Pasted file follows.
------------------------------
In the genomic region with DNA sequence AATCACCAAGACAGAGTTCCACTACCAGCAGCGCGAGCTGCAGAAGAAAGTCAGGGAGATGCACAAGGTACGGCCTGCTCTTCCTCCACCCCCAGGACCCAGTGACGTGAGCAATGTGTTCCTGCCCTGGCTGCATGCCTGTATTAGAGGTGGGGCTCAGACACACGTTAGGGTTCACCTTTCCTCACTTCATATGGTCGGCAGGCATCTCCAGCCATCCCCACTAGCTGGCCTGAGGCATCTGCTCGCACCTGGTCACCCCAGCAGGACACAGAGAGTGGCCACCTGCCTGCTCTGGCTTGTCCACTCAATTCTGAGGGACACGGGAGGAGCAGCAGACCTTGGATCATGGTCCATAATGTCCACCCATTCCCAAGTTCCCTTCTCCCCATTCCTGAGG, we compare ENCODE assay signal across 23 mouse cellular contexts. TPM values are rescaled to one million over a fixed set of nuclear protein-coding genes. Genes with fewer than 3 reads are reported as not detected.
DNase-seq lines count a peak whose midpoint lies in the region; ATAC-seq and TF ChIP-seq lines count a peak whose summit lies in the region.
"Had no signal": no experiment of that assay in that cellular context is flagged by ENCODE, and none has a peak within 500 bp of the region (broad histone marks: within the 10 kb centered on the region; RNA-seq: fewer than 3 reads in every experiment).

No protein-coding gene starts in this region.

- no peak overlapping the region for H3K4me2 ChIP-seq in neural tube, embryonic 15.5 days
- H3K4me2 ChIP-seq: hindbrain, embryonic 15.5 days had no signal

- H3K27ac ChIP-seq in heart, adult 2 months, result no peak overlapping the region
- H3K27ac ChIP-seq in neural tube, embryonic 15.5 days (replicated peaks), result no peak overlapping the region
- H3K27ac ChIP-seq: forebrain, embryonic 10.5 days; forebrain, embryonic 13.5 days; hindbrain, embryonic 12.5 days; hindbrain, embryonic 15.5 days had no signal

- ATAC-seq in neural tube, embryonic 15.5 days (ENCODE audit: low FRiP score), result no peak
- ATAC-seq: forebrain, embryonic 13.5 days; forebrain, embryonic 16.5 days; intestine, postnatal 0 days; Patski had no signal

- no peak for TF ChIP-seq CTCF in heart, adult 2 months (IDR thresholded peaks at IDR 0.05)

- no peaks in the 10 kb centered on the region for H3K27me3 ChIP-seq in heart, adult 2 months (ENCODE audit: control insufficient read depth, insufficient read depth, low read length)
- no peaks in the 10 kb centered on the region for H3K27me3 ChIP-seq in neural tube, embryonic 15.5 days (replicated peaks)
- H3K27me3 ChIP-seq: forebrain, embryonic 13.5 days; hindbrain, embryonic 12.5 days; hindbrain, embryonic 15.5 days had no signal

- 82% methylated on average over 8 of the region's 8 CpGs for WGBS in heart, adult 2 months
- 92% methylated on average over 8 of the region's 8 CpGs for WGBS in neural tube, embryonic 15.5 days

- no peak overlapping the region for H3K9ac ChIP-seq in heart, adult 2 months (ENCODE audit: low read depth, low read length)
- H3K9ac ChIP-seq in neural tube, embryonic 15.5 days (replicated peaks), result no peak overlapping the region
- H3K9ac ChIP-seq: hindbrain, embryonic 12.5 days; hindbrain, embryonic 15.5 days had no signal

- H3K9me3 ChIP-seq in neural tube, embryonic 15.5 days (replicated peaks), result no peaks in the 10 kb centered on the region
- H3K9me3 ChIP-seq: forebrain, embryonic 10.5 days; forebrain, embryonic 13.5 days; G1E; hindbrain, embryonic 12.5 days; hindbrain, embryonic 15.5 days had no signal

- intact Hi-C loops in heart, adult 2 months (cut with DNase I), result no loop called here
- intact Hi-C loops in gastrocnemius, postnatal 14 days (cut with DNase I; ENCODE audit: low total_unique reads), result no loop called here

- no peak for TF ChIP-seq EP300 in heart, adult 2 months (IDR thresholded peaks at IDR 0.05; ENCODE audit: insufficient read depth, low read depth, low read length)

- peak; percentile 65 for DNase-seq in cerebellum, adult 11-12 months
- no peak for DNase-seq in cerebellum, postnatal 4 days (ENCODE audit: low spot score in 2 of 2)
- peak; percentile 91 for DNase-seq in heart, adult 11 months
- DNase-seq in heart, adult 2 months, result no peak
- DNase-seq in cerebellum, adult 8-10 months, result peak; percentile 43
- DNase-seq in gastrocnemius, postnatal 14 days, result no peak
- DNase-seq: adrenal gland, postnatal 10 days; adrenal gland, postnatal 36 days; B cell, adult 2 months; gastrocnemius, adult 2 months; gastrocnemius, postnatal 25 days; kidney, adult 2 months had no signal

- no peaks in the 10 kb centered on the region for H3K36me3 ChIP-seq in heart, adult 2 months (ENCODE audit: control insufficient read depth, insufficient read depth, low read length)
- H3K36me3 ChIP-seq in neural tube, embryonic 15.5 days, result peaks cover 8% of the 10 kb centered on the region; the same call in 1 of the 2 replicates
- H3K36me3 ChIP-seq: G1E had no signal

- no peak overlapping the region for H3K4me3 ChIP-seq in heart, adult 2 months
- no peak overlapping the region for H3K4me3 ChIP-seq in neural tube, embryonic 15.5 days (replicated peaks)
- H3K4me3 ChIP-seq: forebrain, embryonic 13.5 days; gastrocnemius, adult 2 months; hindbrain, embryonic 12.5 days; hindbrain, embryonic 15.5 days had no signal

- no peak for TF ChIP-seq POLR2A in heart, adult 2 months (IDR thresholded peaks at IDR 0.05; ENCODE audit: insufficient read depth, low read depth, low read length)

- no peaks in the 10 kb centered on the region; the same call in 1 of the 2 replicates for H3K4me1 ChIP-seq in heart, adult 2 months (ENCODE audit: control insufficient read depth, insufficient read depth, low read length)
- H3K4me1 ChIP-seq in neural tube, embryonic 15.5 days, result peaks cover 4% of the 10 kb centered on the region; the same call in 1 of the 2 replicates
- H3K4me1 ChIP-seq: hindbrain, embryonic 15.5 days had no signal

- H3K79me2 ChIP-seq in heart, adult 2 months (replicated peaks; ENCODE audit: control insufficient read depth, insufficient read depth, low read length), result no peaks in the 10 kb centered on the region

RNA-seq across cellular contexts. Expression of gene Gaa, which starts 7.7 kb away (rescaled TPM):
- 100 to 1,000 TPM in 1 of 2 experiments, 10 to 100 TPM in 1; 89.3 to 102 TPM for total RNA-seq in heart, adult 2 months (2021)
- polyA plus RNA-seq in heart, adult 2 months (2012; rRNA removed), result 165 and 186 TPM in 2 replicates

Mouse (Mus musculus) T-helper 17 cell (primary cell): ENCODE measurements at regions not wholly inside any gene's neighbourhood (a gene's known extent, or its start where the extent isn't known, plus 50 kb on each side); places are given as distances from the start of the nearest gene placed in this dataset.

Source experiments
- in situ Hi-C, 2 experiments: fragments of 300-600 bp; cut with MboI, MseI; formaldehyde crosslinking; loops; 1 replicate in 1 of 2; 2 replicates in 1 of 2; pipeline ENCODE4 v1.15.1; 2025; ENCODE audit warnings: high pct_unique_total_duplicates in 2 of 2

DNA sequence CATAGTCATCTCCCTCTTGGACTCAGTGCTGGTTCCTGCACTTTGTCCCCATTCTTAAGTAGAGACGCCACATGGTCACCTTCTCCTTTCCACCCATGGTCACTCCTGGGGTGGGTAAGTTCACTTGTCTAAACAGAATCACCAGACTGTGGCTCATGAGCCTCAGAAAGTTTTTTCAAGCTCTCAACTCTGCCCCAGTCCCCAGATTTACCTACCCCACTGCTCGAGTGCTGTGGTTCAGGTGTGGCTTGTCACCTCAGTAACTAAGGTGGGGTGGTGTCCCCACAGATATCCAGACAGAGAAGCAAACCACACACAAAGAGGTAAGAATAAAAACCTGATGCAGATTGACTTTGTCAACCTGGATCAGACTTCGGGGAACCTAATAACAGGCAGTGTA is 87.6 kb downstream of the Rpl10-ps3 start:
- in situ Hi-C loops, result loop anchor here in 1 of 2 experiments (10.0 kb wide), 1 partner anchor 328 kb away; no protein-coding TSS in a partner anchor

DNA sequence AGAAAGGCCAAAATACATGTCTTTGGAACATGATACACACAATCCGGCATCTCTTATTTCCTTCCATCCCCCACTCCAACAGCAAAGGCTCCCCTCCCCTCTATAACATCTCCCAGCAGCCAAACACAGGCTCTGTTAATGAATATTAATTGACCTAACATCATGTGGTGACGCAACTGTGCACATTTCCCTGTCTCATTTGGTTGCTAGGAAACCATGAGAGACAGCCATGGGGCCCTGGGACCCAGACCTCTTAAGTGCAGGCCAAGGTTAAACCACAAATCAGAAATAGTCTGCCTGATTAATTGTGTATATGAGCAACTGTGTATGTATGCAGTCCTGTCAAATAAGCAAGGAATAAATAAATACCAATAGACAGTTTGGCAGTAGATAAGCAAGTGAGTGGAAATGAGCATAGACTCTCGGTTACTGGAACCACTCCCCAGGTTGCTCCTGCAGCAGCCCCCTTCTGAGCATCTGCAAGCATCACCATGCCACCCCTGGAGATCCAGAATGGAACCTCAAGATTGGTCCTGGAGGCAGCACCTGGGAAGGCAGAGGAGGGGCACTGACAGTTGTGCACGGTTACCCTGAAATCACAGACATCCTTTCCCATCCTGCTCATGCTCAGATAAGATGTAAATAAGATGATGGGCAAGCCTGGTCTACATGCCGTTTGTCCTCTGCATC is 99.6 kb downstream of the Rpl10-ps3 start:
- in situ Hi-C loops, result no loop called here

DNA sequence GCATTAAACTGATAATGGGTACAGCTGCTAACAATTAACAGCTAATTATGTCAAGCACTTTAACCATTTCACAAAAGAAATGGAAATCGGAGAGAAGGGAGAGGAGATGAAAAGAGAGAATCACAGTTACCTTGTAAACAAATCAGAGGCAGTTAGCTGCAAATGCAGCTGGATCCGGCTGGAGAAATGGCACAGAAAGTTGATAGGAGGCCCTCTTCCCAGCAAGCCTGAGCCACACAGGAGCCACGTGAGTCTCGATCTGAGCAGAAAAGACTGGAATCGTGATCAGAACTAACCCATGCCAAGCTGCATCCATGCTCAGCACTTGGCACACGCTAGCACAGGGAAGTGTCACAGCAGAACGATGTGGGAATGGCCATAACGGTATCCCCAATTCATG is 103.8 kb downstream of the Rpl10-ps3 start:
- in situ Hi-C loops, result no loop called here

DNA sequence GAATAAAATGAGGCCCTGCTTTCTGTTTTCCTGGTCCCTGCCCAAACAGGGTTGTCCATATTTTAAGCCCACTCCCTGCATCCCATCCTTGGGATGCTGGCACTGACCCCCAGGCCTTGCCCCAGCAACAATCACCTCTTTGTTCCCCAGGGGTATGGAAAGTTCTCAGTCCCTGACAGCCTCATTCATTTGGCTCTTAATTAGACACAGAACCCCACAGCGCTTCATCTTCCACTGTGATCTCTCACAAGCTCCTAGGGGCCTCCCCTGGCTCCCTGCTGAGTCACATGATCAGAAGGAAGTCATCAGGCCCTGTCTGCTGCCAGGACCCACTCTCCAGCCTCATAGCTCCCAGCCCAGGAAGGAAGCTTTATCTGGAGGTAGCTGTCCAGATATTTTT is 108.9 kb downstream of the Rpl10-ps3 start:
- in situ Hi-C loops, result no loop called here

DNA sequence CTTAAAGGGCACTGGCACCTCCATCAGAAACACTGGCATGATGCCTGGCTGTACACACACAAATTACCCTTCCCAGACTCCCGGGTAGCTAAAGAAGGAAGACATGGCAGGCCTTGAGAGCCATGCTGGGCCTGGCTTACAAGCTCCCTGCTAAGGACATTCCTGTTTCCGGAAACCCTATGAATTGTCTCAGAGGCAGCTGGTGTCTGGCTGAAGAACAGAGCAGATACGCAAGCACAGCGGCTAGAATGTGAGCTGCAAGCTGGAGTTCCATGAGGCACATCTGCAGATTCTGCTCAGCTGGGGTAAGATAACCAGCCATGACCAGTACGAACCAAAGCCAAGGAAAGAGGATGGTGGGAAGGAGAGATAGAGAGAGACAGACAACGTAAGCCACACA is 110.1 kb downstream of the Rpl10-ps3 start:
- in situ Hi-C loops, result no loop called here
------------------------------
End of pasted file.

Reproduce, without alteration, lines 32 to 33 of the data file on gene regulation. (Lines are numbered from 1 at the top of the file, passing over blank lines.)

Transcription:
- DNase-seq: adrenal gland, postnatal 10 days; adrenal gland, postnatal 36 days; B cell, adult 2 months; gastrocnemius, adult 2 months; gastrocnemius, postnatal 25 days; kidney, adult 2 months had no signal

- no peaks in the 10 kb centered on the region for H3K36me3 ChIP-seq in heart, adult 2 months (ENCODE audit: control insufficient read depth, insufficient read depth, low read length)